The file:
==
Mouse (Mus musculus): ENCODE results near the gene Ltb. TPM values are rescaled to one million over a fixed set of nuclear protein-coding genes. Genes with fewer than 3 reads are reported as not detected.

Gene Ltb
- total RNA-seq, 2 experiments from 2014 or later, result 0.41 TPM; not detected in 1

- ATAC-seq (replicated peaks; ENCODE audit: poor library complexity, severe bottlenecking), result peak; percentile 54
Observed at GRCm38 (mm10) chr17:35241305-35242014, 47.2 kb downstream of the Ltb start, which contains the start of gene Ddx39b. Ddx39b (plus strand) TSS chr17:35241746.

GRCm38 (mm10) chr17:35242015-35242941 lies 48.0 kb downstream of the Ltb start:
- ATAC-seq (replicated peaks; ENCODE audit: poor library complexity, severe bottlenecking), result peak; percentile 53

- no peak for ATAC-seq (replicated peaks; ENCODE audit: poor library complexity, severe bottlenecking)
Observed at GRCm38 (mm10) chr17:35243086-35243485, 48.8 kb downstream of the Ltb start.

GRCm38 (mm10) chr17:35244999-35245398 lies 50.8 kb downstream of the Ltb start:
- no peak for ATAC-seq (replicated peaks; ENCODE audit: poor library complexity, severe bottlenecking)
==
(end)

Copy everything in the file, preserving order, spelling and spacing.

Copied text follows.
Mouse (Mus musculus): ENCODE results near the gene Ltb. TPM values are rescaled to one million over a fixed set of nuclear protein-coding genes. Genes with fewer than 3 reads are reported as not detected.

Gene Ltb
- total RNA-seq, 2 experiments from 2014 or later, result 0.41 TPM; not detected in 1

- ATAC-seq (replicated peaks; ENCODE audit: poor library complexity, severe bottlenecking), result peak; percentile 54
Observed at GRCm38 (mm10) chr17:35241305-35242014, 47.2 kb downstream of the Ltb start, which contains the start of gene Ddx39b. Ddx39b (plus strand) TSS chr17:35241746.

GRCm38 (mm10) chr17:35242015-35242941 lies 48.0 kb downstream of the Ltb start:
- ATAC-seq (replicated peaks; ENCODE audit: poor library complexity, severe bottlenecking), result peak; percentile 53

- no peak for ATAC-seq (replicated peaks; ENCODE audit: poor library complexity, severe bottlenecking)
Observed at GRCm38 (mm10) chr17:35243086-35243485, 48.8 kb downstream of the Ltb start.

GRCm38 (mm10) chr17:35244999-35245398 lies 50.8 kb downstream of the Ltb start:
- no peak for ATAC-seq (replicated peaks; ENCODE audit: poor library complexity, severe bottlenecking)